Fig. 3
figure 3

Map of tick collection events in Chad, Djibouti, Ethiopia, Kenya, Tanzania, and Uganda (1901–2020)

Table 3 Comprehensive list of all tick species identified in the articles meeting inclusion criteria. Reported presence (+) in countries is indicated for each tick species

Chad

A total of 144 unique papers were captured for Chad from the four literature databases, of which 36 articles met the inclusion criteria for a full review, and only six articles reported collection data that met our quality inclusion criteria. These articles produced surveillance records for five unique genera: Amblyomma, Haemaphysalis, Hyalomma, Ornithodoros, and Rhipicephalus. Twelve unique tick species were identified from these reports, including six Rhipicephalus species. Rhipicephalus guilhoni had the greatest number of unique collection event entries within Chad, followed by unspecified Ornithodoros species. Genetic material from DUGV was detected within Hyalomma impeltatum ticks, alluding to the presence of DUGV in Chad [328]. Other microbial species identified within reports from Chad included Rickettsia aeschlimannii detected in Hyalomma rufipes collected from camels and Theileria spp. from Rh. decoloratus collected from Chadian saddle horses (Fig. 4). Most collection events occurred near N’Djamena, while many other collection events occurred within the Batha Ouaddai and Wadi Fira regions.

Fig. 4
figure 4

Tick pathogen profile—Chad

Djibouti

A total of 129 unique titles were initially identified from Djibouti during our review. Of those, eight articles met our inclusion criteria and reported quality collection data. In total, 23 species of ticks spanning five different genera were reported. Ticks of the genera Hyalomma and Rhipicephalus had the greatest number of unique collection events. Rhipicephalus camicasi and Rhipicephalus sanguineus were the most common species reported. Pathogens detected from Djibouti include Alkhurma virus (AHF), CCHFV, R. aeschlimannii, and R. africae (Fig. 5). Most ticks reported were removed from animals (97/106 data mining event entries), including all instances of tick specimens or pools screened for pathogens. The most common locations reporting tick collection events in Djibouti were Dikhil, Tadjourah, and Ali Sabieh regions and the capital Djibouti City.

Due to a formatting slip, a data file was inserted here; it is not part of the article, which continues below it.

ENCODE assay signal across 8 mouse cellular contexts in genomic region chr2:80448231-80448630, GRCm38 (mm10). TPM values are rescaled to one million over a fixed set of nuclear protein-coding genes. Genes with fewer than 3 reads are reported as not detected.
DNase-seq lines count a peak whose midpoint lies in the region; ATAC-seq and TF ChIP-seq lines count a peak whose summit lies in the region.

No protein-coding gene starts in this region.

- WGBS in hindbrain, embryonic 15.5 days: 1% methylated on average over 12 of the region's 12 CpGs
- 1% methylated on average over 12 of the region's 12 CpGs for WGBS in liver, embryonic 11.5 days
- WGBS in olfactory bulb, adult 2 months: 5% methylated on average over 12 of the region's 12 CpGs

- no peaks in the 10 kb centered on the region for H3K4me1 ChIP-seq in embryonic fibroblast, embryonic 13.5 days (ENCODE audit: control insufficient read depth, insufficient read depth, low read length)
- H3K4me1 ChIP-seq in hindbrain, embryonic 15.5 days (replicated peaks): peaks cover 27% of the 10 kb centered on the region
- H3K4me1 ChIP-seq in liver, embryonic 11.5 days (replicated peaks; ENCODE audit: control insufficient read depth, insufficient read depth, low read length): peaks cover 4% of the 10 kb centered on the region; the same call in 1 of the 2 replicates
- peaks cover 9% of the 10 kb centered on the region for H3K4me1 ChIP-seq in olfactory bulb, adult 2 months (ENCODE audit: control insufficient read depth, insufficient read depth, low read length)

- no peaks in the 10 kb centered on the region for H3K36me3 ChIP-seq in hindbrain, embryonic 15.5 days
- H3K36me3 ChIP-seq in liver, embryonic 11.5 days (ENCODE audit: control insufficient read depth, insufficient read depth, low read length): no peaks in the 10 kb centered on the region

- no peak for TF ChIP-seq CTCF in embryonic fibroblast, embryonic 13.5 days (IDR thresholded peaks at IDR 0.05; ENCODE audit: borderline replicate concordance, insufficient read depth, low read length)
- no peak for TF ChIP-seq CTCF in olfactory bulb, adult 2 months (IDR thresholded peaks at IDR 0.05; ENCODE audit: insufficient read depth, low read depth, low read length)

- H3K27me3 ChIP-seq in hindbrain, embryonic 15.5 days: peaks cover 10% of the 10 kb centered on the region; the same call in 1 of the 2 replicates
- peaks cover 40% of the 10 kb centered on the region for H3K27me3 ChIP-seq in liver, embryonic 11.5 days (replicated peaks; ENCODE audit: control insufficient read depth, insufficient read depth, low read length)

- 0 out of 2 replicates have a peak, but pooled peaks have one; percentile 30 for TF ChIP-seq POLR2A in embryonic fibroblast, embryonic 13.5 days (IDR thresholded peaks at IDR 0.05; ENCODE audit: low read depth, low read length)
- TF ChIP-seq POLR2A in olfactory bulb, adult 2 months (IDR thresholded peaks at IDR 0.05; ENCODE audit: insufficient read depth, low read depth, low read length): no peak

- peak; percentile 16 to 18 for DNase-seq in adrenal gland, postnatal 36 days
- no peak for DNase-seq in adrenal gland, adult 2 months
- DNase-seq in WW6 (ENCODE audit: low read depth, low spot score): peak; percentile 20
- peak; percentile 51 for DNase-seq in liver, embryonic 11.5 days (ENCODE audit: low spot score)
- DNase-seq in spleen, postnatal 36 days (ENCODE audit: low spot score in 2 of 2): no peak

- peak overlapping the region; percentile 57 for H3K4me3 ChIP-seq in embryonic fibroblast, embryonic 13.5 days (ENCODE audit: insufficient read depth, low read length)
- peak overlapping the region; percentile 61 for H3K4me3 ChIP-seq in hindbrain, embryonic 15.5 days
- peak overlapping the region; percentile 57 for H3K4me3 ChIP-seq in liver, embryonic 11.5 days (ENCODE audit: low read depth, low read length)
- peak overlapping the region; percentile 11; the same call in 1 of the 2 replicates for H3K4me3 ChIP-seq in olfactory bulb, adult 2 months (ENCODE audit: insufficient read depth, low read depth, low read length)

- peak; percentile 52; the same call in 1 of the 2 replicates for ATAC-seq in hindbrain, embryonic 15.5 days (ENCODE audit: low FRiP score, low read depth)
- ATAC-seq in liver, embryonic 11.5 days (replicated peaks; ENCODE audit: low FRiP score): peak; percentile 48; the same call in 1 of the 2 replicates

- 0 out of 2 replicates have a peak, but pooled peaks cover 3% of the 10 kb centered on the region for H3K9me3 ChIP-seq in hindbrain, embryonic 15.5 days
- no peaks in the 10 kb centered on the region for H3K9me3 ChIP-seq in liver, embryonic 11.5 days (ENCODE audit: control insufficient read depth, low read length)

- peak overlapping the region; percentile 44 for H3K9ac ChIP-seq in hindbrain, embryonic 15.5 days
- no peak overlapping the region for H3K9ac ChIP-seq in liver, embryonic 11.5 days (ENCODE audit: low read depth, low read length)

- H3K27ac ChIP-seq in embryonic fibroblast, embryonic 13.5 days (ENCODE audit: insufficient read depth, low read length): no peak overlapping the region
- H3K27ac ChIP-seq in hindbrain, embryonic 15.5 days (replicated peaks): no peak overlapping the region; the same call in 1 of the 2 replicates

Fig. 5
figure 5

Tick pathogen profile—Djibouti

Ethiopia

A total of 113 articles reporting tick and TBD collections in Ethiopia met our inclusion criteria. A total of 44 species representing seven genera of ticks were identified including five hard tick genera (Amblyomma, Haemaphysalis, Hyalomma, Ixodes, and Rhipicephalus) and two soft tick genera (Argas and Ornithodoros). Sixteen species of Rhipicephalus ticks were reported, followed by nine different species/subspecies of Hyalomma ticks. The most frequently reported tick species was Am. variegatum, with approximately 73.3% of articles detecting this species. Rhipicephalus decoloratus and Rh. evertsi evertsi were reported in 63.8% and 56.9% of studies, respectively. A total of 26 microbial organisms were reported from Ethiopia, including four viruses: CCHFV, DUGV, Jos (JOSV), and Thogoto (THOV) viruses. Additional microbial organisms include the medically important genera Anaplasma, Borrelia, Coxiella, Ehrlichia, Rickettsia, Babesia, Theileria, and Trypanosoma (Fig. 6). Amblyomma and Rhipicephalus ticks were the most frequently reported genera with associated pathogens. Some 97.8% of tick collections were from animals, most of which were livestock species such as cattle, sheep, goats, and camels. The most commonly surveyed areas include the regions surrounding Addis Ababa (North, East and West Shewa districts) and Dire Dawa (East Hararghe district).

Fig. 6
figure 6

Tick pathogen profile—Ethiopia

Kenya

Data were extracted from 121 articles reporting tick surveillance in Kenya that met our inclusion criteria. Over 60 unique tick species were compiled during data mining, representing eight different genera: six hard ticks (Amblyomma, Dermacentor, Haemaphysalis, Hyalomma, Ixodes, Rhipicephalus) and three soft ticks (Argas, Carios, Ornithodoros). The tick species with the largest number of unique data extraction entries were Rh. appendiculatus, Rh. pulchellus, Rh. evertsi evertsi, and Am. variegatum. Of these, 88.6% of georeferenced tick entries were removed from domestic or wild animals. Of note, 36.7% of data extraction event entries reported a microbial organism associated with the tick. Bacteria, viruses, and protozoa were observed within the collection entries compiled from these articles, including over 400 instances of Rickettsia.